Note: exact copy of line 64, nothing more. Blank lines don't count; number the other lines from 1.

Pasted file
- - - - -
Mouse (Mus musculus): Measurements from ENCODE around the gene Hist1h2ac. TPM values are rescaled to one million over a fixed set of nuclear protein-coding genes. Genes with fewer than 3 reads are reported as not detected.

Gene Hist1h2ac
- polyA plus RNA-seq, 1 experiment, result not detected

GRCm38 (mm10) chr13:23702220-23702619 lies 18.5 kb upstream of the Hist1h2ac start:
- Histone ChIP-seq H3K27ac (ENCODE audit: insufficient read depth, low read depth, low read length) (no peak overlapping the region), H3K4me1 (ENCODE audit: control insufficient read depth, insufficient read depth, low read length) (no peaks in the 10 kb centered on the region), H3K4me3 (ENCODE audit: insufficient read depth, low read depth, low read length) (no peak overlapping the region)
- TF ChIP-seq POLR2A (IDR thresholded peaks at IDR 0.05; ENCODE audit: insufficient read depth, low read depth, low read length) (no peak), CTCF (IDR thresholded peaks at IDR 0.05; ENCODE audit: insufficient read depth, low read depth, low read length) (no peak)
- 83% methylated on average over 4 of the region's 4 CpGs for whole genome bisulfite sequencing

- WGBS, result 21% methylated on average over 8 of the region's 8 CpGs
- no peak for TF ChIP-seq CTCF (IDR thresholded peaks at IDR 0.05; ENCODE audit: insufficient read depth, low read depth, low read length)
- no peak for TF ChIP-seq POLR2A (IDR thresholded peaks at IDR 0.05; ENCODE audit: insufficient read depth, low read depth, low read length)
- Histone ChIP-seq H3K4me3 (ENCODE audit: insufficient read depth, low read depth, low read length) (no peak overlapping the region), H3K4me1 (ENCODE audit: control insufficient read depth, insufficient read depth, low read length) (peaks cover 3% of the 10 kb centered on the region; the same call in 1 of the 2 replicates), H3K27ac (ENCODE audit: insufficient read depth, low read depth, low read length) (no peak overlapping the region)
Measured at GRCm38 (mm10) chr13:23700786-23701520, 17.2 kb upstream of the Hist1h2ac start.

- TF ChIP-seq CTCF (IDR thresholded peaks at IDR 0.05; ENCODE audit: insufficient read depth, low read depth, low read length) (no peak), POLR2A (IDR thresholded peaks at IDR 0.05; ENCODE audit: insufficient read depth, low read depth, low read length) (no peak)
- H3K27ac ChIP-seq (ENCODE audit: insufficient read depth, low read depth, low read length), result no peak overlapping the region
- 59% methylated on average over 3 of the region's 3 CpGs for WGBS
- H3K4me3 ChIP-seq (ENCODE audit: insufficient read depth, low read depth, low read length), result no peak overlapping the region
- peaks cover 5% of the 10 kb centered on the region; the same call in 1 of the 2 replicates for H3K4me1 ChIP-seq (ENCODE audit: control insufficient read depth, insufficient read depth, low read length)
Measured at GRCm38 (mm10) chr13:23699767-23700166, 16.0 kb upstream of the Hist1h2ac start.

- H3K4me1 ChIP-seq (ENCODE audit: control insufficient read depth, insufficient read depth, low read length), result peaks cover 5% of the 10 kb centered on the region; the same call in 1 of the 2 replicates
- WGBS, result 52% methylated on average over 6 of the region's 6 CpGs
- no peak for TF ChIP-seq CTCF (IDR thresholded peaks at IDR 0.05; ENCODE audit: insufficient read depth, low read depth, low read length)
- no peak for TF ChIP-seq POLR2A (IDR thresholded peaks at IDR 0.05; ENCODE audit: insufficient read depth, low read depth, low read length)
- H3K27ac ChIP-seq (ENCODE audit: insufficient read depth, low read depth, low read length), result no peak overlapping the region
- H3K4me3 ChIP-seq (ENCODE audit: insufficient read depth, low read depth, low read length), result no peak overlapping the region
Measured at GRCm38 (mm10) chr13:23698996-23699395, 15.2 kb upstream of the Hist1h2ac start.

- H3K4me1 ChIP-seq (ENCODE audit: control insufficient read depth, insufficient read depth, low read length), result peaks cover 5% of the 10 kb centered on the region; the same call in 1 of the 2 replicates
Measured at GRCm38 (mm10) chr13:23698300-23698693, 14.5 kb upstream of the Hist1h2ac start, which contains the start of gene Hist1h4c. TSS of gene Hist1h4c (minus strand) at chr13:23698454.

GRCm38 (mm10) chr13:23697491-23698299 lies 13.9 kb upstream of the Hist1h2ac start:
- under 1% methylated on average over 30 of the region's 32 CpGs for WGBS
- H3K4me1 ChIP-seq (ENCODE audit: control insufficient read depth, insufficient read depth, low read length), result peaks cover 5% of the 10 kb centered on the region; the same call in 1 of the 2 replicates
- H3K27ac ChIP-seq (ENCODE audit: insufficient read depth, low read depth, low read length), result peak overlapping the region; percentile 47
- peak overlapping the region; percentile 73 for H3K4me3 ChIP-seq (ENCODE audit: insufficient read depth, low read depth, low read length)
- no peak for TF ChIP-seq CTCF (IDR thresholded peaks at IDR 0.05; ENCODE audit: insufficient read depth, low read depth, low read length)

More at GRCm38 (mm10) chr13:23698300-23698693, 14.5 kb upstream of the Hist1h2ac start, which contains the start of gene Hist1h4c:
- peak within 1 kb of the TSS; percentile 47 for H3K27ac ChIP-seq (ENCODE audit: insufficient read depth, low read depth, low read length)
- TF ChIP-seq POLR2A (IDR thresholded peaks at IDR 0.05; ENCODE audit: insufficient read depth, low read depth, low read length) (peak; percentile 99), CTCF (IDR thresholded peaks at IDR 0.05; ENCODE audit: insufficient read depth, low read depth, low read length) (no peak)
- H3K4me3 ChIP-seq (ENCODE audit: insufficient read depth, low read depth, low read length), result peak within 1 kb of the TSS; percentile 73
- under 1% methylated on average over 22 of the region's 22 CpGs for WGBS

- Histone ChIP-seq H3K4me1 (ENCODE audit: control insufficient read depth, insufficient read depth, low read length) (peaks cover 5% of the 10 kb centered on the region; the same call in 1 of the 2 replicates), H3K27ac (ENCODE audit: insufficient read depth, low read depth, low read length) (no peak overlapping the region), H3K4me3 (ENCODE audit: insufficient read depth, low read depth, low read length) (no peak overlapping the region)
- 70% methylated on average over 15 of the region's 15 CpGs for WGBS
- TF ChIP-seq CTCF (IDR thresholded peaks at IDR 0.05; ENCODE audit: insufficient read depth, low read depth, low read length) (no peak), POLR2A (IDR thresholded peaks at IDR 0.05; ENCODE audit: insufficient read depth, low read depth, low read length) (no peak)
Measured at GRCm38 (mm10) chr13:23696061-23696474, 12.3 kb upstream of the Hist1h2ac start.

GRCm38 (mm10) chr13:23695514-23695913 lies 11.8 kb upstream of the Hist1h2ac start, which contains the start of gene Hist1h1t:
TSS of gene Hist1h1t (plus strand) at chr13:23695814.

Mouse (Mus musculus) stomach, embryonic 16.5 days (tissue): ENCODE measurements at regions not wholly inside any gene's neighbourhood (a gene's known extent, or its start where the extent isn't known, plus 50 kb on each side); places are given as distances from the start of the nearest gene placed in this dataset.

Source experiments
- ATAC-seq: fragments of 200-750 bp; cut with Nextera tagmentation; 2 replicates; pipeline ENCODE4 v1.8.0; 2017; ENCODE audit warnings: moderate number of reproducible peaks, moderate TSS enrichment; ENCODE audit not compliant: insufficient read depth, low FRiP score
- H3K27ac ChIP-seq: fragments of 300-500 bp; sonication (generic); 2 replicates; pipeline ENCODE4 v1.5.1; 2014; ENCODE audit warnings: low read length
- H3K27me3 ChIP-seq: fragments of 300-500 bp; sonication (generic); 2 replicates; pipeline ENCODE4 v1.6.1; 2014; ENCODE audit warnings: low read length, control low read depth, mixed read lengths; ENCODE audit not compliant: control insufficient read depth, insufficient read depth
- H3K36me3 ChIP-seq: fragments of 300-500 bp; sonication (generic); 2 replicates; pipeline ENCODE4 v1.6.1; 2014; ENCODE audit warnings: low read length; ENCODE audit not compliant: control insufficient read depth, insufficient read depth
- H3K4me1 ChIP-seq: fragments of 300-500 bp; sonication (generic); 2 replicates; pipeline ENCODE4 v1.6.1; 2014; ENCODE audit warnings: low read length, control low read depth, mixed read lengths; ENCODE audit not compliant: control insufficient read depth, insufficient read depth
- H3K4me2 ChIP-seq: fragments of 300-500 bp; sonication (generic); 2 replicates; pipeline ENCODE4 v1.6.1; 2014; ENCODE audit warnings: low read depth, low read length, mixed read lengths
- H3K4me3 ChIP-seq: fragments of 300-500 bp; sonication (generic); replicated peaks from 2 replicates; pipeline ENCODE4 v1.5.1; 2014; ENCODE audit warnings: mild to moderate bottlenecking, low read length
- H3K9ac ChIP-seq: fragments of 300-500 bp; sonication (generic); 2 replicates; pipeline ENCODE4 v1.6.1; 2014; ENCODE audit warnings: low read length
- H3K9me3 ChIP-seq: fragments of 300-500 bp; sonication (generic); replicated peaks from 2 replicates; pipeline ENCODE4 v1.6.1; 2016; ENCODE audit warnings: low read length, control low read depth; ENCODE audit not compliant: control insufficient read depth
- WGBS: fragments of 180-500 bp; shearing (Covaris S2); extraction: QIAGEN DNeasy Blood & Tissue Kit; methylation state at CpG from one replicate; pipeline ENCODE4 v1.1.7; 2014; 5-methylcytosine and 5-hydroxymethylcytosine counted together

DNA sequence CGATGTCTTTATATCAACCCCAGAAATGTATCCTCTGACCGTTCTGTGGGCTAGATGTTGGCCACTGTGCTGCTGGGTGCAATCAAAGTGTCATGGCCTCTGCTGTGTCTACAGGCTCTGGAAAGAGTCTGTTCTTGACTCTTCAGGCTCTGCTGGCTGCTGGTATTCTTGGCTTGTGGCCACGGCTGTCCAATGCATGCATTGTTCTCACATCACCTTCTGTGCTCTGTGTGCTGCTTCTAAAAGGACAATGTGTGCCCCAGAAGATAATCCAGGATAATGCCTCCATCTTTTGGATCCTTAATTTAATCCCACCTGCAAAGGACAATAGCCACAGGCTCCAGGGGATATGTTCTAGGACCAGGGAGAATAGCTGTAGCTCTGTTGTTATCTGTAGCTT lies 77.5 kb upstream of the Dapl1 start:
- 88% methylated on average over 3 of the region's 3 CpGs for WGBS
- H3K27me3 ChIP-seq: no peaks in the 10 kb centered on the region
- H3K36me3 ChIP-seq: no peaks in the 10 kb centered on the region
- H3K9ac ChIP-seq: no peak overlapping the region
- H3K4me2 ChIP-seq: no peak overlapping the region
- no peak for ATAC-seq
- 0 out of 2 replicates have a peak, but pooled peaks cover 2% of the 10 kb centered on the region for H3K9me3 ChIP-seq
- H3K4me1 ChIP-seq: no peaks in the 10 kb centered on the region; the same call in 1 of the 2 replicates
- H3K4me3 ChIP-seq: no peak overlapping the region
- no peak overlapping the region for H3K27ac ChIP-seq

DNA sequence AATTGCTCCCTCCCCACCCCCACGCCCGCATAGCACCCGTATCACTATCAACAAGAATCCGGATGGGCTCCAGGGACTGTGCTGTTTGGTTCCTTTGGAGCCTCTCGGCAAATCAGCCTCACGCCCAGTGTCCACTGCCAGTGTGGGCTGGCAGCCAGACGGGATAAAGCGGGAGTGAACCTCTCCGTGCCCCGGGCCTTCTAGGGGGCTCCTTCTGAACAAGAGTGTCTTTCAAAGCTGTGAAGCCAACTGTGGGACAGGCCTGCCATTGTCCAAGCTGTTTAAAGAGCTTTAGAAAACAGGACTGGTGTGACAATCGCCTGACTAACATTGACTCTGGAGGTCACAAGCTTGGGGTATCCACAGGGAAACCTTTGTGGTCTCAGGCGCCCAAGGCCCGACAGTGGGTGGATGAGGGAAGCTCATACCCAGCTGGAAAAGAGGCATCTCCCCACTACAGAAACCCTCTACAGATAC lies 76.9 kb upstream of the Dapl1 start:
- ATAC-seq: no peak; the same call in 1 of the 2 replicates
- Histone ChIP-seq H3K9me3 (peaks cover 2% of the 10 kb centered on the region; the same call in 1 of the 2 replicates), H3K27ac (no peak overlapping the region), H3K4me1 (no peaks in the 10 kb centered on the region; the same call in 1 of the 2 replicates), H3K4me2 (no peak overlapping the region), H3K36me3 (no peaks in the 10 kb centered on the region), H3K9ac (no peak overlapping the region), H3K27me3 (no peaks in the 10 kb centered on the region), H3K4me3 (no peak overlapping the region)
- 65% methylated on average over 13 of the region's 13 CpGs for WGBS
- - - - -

- 0 out of 2 replicates have a peak, but pooled peaks cover 2% of the 10 kb centered on the region for H3K9me3 ChIP-seq